A group of retired generals and admirals are arguing that Americans are too fat to fight in the military. The group Mission Readiness released the report "Too Fat to Fight?" to argue that junk food should be taken out of schools.
The report states that "being overweight or obese turns out to be the leading medical reason why applicants fail to qualify for military service." More than 27 percent of Americans age 17 to 24 are too heavy to join the military if they want to, according to statistics cited in the report. And the military discharges about 1,200 first-term enlistees before their contracts are up because of weight problems.
Kids on average consume 130 "empty" calories a day from candy, cookies and chips, according to the U.S. Department of Agriculture. Mission: Readiness has been working to get rid of junk food in schools since 2010, when it supported the passing of the Healthy, Hunger-Free Kids Act. The act requires the USDA to update nutrition standards in schools.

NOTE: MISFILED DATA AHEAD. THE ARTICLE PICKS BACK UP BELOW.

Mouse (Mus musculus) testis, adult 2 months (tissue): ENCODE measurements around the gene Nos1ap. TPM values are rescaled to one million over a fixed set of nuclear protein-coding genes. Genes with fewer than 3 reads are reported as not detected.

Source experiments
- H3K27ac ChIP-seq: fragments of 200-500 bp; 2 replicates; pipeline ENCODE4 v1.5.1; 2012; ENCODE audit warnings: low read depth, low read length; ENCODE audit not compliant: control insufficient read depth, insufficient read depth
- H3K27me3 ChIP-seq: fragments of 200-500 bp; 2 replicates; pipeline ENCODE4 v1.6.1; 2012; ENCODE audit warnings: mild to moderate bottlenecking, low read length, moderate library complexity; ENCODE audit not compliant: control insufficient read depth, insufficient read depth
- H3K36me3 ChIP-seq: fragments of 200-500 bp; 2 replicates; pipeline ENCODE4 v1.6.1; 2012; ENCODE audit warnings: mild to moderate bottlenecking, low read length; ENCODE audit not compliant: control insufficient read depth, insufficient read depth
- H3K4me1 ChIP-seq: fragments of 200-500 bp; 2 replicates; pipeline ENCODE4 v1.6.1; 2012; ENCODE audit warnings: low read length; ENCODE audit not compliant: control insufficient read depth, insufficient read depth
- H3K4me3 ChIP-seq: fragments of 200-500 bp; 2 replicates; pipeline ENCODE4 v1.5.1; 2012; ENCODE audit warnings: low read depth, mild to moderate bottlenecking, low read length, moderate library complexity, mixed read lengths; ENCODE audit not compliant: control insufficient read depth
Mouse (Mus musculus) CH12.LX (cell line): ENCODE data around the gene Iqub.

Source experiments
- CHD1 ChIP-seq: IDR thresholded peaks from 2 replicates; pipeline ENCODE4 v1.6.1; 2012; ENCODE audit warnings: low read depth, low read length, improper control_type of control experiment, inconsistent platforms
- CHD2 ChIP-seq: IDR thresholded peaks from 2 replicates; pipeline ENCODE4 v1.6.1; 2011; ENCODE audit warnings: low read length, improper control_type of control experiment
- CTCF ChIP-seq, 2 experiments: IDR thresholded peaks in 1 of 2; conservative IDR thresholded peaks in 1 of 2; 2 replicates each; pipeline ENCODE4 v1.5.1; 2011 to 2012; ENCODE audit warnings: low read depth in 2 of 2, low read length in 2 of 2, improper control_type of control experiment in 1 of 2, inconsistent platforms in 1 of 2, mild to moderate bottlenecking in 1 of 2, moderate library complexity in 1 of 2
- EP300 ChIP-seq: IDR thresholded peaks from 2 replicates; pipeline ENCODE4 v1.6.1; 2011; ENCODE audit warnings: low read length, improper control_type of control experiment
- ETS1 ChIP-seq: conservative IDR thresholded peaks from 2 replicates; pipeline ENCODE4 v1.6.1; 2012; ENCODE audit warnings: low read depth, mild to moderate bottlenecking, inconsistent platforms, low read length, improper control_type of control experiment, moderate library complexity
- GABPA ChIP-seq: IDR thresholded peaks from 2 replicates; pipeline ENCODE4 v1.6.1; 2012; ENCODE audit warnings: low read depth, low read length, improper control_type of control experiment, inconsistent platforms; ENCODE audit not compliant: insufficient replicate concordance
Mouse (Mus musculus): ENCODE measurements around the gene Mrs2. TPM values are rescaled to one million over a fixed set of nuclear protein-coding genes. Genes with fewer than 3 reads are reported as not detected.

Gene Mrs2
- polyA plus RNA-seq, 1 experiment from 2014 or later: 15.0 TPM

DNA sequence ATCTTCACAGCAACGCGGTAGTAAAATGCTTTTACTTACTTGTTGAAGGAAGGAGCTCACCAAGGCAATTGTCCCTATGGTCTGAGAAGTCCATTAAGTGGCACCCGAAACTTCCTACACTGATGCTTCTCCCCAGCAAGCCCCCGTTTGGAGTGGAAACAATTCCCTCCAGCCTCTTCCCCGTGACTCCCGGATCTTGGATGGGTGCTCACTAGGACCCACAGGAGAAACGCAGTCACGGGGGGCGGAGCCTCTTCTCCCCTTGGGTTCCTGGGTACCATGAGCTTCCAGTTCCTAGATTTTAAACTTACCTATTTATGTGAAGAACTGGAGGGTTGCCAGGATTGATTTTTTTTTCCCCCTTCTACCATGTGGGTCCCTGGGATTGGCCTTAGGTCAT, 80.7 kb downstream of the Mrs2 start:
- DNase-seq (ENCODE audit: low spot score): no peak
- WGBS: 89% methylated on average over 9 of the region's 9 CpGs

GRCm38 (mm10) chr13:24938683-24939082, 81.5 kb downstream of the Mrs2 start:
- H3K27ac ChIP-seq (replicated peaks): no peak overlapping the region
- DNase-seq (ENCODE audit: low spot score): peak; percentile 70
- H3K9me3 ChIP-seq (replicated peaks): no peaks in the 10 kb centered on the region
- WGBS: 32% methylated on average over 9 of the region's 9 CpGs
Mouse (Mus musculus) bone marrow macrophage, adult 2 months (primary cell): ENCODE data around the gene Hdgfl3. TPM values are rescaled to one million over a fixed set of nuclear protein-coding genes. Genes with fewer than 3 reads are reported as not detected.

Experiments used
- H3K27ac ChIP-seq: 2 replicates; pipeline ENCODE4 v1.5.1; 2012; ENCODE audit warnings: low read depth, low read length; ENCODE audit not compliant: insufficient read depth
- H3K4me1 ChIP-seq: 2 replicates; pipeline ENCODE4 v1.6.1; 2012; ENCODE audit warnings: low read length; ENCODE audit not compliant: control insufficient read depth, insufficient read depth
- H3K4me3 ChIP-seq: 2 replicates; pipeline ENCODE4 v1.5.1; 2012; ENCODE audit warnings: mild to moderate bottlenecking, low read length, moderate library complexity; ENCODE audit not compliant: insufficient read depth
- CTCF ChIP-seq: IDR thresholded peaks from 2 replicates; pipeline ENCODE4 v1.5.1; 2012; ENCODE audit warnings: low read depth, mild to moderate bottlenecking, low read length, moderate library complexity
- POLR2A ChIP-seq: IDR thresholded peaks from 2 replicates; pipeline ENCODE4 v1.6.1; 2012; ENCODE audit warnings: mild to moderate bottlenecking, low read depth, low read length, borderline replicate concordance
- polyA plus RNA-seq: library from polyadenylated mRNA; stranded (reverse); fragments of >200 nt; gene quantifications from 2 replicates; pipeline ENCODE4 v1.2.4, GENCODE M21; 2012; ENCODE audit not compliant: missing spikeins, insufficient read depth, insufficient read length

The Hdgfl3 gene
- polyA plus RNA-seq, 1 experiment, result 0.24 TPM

The report notes a study conducted in Philadelphia which exposed schoolchildren to healthier food and resulted in a decrease in overweight children as evidence that tactics like replacing junk food in schools can be effective.
The report calls on Congress to pass new child nutrition legislation that would take junk food out of schools, support funding that would improve nutritional quality of food served in schools, and provide children access to more programs to fight obesity.